Malabar, Ceylon, Coromandel, and Bengal). As much as 5333 references relate to (parts of) letters sent to Batavia.28 In the years 1737-1750, Canton did not even receive a single letter from the Heeren XVII. On map 1, therefore, one-way traffic appears between those 'nodes'. The information system and network of the VOC: the European side Unlike the organization of the Company in Asia, in the Dutch Republic a Generale Secretarye was missing. The Heeren XVII - who consisted of seventeen representatives from the six different Chambers of the VOC - had no central secretariat, but instead used the facilities of Kamer Amsterdam and Kamer Zeeland. These were the largest and most important Chambers of the VOC (Amsterdam had eight permanent representatives in the Heeren XVII, Zeeland had four). The meetings of the Heeren XVII were held in Amsterdam for six consecutive years, the following two years they were chaired by Kamer Zeeland in Middelburg. Because of this, the secretariat of the Heeren XVII also changed, as mail was sent to Middelburg twice in eight years. The first secretary of the Heeren XVII was called an advocaat. Officially he worked for Kamer Amsterdam. It was a very important position because he took minutes of the meetings, formed the resolutions, and was responsible for the spread of all documents to the different Chambers. Also, he assisted the presiding Chamber to prepare the agendas of the meetings (the so-called poincten van beschrijvinghe)and it was his formal task to "go through and seriously examine" all papers coming from Asia.29 This was done at the Haagse Besogne, as mentioned before. In The Hague, the letters of all outposts were read, as well as the replies from the Hoge Regering. Moreover, they were compared to the instructions given by the Heeren XVII to Batavia and the different outposts two years prior. When all this was done, the advocaat prepared a draft-version of a reply in which every outpost was mentioned, the so-called Haagse Verbaal. This was sent to all six Chambers of the Company, after which it was discussed in the meetings of the Heeren XVII. The Haagse Besogne can be seen as an advisory Committee. Only the Heeren XVII took decisions.30 All Chambers had their own clerical staff and produced an archive. Because the advocaat formally worked for Kamer Amsterdam, but was also secretary of the Heeren XVII, the archive of the Heeren XVII and Kamer Amsterdam is intertwined. For a large part the found documents are created at the so-called schrijfcomptoir, the writers' office of Kamer Amsterdam, of which the staff worked alternately for the Kamer and the advocaten. Regarding the size and importance of Kamer Amsterdam and the function of the advocaten, it can be assumed that the schrijfcomptoir not only produced the bulk of the archive of Kamer Amsterdam, but also of the total VOC-archive. The office had grown considerably NICO VRIEND AN UNBELIEVABLE AMOUNT OF PAPER: THE INFORMATION SYSTEM AND NETWORK OF THE DUTCH EAST INDIA COMPANY 29 This quotation comes from Pieter van Dam, advocaat of the VOC between 1652 and 1706 and author of the eight-volume book Beschryvinge van de Oostindische Compagnie. Published by F.W. Stapel (The Hague 1927), quotation on page 283. 30 In autumn, the Heeren XVII read the generale missive of the Hoge Regering. Replies were sent to Batavia on the 'most important issues.' The rest, however, was forwarded to the Haagse Besogne. Gaastra, Bewind en beleid, 51-52, and 55. Van Dam, Beschryvinge, 313-314. 75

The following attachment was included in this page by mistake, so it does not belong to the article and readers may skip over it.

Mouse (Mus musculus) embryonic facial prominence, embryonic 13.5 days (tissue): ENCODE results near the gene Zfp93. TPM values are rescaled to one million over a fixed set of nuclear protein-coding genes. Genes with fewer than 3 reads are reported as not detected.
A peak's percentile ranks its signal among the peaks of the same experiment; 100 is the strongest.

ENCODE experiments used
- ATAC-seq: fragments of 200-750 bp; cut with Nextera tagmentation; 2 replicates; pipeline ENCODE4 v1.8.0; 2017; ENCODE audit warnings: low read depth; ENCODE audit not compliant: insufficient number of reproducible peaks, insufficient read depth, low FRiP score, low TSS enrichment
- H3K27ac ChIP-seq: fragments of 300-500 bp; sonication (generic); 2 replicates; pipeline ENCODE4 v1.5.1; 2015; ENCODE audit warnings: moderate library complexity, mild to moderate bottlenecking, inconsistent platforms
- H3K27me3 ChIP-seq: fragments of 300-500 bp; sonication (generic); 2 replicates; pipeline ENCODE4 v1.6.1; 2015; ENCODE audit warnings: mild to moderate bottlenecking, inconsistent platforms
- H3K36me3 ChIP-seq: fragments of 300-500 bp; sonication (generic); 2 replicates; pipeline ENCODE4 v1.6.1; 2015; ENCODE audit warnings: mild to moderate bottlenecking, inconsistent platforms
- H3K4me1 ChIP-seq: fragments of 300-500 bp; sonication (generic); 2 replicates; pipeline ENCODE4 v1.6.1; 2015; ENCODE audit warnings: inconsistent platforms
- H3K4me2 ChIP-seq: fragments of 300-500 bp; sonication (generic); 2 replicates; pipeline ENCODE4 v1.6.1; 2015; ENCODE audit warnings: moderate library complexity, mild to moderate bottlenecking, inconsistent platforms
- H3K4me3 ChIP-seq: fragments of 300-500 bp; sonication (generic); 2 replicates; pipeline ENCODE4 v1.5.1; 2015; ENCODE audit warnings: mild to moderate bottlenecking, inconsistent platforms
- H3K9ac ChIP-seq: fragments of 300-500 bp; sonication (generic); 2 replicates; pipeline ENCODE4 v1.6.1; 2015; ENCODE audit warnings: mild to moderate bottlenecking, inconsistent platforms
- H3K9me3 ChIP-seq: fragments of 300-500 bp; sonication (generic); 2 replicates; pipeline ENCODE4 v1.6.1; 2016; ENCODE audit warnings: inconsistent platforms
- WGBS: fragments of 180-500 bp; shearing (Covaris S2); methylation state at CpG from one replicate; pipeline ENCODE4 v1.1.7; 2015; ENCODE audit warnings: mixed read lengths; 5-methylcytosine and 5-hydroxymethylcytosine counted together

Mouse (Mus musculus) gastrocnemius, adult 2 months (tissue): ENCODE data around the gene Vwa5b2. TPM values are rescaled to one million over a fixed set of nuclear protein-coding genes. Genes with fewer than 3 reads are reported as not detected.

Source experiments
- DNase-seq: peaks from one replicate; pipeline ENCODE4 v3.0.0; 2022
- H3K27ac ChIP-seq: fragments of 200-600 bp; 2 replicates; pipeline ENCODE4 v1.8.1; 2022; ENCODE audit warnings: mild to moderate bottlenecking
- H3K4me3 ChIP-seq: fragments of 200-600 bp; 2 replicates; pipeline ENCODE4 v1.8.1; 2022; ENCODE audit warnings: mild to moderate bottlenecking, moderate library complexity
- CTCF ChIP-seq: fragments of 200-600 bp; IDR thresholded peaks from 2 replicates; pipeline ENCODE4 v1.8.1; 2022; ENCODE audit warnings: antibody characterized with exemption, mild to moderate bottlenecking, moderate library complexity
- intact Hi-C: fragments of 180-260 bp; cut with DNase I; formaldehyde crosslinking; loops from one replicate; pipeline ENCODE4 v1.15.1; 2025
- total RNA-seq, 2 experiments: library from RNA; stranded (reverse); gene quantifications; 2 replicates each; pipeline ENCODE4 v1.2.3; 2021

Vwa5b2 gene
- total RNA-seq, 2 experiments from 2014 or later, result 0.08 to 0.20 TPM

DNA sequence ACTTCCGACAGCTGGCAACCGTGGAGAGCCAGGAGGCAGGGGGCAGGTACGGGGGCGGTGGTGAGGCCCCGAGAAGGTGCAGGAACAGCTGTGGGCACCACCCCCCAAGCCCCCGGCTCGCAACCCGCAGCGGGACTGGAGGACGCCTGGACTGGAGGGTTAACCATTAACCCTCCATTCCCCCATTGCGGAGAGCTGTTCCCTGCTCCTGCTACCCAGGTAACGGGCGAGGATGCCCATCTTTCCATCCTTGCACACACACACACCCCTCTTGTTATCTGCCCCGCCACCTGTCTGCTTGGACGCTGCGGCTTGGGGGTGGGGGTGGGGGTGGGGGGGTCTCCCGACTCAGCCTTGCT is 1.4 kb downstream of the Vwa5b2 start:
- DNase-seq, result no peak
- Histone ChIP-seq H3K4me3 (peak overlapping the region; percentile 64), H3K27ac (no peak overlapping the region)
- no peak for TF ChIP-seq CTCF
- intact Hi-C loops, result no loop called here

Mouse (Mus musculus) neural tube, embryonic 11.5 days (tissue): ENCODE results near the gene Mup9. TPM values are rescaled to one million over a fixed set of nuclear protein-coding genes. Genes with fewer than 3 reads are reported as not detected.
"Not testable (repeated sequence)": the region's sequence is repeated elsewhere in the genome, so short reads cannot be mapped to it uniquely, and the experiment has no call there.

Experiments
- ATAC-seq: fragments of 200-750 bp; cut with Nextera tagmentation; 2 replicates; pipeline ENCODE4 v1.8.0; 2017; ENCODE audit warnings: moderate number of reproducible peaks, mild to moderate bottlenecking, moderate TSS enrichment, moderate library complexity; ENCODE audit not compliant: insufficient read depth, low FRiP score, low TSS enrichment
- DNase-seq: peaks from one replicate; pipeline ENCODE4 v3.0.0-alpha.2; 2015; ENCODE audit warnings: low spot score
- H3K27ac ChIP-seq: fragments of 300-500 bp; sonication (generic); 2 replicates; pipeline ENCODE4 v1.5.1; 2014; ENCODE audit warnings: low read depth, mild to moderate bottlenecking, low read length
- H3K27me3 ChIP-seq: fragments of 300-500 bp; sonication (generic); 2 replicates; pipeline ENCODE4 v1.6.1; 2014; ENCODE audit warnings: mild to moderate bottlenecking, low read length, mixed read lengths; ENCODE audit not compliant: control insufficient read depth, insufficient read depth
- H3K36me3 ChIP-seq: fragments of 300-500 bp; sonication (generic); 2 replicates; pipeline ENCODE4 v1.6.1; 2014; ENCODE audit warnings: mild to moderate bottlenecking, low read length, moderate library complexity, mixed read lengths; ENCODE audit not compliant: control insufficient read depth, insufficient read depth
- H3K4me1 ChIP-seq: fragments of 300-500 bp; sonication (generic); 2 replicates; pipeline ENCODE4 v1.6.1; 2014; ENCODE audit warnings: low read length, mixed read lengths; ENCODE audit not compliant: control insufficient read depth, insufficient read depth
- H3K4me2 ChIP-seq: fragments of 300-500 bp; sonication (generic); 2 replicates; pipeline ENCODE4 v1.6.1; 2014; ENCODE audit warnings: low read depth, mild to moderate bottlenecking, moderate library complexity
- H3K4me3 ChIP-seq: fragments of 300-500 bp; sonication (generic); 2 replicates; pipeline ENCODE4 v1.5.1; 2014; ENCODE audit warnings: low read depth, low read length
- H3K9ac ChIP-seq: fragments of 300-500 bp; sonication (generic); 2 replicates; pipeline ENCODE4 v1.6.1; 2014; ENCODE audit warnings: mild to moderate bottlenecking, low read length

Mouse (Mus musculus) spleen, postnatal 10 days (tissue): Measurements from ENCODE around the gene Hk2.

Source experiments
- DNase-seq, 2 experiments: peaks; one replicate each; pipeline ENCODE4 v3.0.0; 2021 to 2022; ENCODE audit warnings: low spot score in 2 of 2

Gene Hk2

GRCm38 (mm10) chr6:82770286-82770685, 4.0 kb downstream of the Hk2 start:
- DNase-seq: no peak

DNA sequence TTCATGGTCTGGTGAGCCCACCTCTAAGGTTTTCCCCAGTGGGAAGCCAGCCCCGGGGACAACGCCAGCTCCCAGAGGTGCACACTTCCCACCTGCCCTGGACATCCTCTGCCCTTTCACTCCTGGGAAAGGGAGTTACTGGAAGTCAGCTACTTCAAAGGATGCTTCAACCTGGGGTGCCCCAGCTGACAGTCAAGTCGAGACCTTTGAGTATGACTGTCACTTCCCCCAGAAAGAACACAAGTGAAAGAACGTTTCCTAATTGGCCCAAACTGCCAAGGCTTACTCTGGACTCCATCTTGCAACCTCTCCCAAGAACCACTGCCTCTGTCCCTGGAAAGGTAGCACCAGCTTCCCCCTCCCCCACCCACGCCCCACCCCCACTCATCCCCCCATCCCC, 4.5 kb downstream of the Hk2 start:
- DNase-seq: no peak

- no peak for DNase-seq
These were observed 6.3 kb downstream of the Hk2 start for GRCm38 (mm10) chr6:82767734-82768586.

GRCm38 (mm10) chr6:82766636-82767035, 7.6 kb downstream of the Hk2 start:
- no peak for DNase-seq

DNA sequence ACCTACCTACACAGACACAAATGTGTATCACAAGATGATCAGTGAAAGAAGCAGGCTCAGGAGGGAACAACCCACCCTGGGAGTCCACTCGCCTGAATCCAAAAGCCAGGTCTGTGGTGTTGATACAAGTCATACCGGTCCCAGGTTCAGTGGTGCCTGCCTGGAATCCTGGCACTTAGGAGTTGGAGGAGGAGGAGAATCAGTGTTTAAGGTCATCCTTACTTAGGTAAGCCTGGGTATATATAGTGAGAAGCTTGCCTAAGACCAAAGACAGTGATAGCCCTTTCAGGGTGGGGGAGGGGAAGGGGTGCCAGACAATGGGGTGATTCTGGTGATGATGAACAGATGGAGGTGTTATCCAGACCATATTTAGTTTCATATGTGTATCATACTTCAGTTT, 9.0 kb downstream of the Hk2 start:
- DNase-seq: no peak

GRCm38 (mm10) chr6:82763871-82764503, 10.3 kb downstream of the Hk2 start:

Periodiekviewer Koninklijke Vereniging van Archivarissen

Jaarboeken Stichting Archiefpublicaties | 2012 | | pagina 77